Ibrutinib in Combination with Lenalidomide and Rituximab Displays Improvement for Patients with Relapsed or Refractory DLBCL

Dr. Jia Ruan

By Jia Ruan, M.D., Ph.D.

Diffuse large B-cell lymphoma (DLBCL) is the most common form of non-Hodgkin lymphoma. While 50-60% of patients are cured with the standard R-CHOP chemotherapy, only 10-20% of patients who fail R-CHOP experience improvements and long-term remission with other therapies. Current treatments options for DLBCL after R-CHOP include high-dose chemotherapy or autologous stem cell transplant (ASCT). However, patients are often ineligible to receive these treatments due to their advanced age or other health problems. Younger patients with relapsed DLBCL may not be able to move onto transplant due to refractory disease. This highlights the unmet medical need to explore additional treatment options for high risk patients whose DLBCL is refractory or relapsed (R/R) within 12 months of diagnosis.

Ibrutinib is a first-in-class, oral inhibitor of Bruton’s tyrosine kinase, which has shown clinical activity as a single agent in R/R DLBCL, particularly in the non-germinal center B-cell–like (non-GCB) subtype. Lenalidomide is an immunomodulatory agent that is active in combination with rituximab (RTX) in R/R DLBCL.  The combination ibrutinib and lenalidomide, plus rituximab, has been evaluated in a multicenter, open-label, phase 1b/2 study in pts with R/R DLBCL . The preliminary results of the phase 1b portion of the study has been reported in a podium presentation at the 2016 American Society of Hematology annual meeting in San Diego.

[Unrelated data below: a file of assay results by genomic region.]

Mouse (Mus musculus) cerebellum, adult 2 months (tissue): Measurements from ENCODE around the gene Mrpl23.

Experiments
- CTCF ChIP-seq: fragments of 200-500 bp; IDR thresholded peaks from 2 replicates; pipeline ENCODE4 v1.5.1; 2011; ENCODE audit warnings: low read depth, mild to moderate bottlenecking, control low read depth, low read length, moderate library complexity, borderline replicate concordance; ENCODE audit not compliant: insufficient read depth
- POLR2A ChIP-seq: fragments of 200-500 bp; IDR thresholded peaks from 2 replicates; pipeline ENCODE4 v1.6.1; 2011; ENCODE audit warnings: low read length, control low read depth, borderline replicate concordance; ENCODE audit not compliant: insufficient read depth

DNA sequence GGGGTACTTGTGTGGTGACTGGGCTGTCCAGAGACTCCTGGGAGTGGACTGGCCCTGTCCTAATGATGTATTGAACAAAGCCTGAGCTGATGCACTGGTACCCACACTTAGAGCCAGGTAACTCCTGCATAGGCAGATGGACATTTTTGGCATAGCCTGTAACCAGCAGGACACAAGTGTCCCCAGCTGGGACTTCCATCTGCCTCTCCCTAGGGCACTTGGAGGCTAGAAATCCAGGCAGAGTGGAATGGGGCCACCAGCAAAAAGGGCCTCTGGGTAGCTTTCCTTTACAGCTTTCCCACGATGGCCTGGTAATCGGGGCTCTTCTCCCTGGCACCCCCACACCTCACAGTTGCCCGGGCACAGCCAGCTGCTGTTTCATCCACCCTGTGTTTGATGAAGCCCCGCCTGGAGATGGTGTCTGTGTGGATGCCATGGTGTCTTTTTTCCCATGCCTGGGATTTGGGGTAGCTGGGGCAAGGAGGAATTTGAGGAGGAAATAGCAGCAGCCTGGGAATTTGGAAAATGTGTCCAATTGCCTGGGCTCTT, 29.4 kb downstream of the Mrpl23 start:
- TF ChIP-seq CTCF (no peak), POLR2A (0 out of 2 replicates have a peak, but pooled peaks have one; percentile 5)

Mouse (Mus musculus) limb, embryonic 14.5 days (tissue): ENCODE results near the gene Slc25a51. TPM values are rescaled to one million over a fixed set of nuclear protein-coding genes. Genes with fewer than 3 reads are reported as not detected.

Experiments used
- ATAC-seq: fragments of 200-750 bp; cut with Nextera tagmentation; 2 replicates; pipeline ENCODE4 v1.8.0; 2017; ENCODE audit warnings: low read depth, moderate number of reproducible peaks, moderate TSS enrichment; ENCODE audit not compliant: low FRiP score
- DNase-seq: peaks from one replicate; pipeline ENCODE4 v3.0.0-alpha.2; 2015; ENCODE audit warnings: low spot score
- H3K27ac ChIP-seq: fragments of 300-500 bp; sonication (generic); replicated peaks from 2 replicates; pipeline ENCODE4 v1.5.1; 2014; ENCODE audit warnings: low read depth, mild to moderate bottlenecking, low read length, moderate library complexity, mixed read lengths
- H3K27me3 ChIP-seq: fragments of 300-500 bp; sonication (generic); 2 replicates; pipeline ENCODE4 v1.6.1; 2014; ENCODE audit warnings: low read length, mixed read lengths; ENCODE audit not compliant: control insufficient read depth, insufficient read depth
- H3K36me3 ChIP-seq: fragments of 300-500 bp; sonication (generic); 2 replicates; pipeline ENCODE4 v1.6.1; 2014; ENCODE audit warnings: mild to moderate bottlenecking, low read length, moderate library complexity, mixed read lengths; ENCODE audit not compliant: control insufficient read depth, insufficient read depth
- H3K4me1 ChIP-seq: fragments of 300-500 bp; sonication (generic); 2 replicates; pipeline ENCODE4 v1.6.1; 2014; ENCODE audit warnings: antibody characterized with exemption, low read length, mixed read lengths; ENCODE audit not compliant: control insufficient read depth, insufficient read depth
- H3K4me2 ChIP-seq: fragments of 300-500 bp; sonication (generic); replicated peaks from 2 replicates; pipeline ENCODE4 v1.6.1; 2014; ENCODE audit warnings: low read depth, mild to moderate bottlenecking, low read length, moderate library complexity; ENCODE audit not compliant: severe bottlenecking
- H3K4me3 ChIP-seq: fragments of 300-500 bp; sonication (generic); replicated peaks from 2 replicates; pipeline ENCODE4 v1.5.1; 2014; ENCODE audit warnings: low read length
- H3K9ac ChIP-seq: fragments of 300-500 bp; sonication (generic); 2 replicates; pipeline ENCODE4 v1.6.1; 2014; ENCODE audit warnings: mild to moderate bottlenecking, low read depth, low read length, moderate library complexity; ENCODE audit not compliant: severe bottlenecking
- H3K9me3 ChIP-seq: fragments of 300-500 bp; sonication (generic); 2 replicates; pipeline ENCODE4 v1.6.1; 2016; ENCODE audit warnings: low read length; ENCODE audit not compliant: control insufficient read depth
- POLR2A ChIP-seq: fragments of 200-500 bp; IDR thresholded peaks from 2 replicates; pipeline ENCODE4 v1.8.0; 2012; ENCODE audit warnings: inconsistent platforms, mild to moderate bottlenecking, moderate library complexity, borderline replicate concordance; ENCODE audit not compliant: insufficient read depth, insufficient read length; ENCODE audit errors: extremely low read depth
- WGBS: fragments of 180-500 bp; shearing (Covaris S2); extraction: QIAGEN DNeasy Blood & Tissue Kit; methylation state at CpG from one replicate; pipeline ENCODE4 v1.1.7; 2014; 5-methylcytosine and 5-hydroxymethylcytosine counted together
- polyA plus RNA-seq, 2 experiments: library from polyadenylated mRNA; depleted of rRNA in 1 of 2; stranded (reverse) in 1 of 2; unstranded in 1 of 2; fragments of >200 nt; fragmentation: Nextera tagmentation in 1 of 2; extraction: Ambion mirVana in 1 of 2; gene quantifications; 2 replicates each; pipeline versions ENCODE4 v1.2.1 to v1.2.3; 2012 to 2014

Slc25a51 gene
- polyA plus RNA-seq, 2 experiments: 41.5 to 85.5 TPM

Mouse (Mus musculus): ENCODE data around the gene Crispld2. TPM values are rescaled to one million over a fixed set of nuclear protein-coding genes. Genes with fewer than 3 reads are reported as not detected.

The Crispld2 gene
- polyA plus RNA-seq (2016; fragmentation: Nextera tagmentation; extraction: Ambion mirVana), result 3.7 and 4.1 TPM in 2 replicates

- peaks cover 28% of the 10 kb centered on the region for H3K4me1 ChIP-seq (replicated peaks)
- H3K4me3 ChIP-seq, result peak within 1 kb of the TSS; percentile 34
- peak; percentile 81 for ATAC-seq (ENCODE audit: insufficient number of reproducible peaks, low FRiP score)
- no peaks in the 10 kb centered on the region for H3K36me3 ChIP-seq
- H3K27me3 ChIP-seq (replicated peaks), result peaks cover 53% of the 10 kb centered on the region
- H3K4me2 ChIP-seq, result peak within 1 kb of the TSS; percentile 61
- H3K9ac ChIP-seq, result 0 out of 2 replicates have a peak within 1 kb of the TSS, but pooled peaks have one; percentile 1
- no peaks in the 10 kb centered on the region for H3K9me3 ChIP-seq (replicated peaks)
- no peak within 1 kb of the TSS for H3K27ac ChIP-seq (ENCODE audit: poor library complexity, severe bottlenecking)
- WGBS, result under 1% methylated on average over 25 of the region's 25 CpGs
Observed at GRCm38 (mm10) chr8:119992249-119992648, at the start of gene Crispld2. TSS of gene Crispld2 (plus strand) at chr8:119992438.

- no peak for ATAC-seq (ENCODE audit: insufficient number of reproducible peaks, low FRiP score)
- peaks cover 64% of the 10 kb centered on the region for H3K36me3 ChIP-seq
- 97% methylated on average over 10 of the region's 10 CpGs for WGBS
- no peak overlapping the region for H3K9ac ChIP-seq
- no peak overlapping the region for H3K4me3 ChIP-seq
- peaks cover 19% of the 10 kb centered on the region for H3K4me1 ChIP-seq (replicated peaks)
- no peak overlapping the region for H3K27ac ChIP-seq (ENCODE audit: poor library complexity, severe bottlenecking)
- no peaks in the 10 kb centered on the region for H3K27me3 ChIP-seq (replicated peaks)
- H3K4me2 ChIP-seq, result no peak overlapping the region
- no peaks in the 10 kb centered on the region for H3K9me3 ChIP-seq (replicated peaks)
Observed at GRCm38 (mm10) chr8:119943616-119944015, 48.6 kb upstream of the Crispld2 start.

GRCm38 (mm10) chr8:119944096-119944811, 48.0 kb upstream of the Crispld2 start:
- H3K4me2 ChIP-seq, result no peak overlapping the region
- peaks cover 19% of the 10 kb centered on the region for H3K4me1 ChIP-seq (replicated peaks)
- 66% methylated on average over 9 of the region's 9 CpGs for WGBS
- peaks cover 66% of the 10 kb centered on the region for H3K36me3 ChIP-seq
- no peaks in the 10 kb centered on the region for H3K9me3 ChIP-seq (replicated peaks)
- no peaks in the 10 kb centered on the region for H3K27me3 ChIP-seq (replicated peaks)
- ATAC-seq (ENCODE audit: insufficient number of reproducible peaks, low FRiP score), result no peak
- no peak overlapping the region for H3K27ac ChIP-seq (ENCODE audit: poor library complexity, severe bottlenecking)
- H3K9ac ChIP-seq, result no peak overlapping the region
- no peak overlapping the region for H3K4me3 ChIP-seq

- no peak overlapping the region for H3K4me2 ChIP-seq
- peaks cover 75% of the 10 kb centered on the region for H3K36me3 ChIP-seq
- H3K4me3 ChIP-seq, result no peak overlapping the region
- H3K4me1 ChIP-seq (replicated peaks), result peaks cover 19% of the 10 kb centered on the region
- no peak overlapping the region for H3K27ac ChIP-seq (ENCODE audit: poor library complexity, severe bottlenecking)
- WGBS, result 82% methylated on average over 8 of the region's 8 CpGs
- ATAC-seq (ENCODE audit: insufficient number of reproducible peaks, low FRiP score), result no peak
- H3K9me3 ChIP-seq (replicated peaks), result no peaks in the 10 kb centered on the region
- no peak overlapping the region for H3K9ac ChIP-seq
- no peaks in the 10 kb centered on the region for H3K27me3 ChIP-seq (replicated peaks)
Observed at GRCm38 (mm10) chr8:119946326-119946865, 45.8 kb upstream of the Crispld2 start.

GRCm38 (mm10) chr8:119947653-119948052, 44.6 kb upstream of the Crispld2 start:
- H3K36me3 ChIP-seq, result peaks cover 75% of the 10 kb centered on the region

The primary objective of this Phase 1b trial was to determine the maximum tolerated dose of and/or recommended phase 2 dose of ibrutinib in combination with lenalidomide and rituximab.  A total of 37 patients were enrolled in the trial. Their median age was 63 and they had a median of 3 prior treatment regimens, and were refractory to their last treatment. The most serious side effects were grade 3/4 neutropenia (32%), thrombocytopenia (14%), and maculopapular rash (11%). On the 15mg dose level of lenalidomide, the overall response rate for patients was 44%, including 3 complete responses and 5 partial responses. Response evaluation is ongoing for 20 mg lenalidomide dose level.

Based on the safety data from this phase 1B study, the phase 2 portion of the study is currently being initiated with lenalidomide at 20 mg dose level and ibrutinib at 560 mg.  Despite the small number of patients involved in this trial the results are encouraging for the treatment of high-risk refractory DLBCL. The combination of ibrutinib + lenalidomide/rituximab offers a potentially promising novel option.

Author: lymphomaprogram

Located on the Upper East Side of New York City, the Lymphoma Program at Weill Cornell Medical College/NewYork Presbyterian Hospital is internationally recognized for our efforts to enable patients with non-Hodgkin lymphoma, Hodgkin disease and related disorders to have the best possible clinical outcome, including cure when possible.

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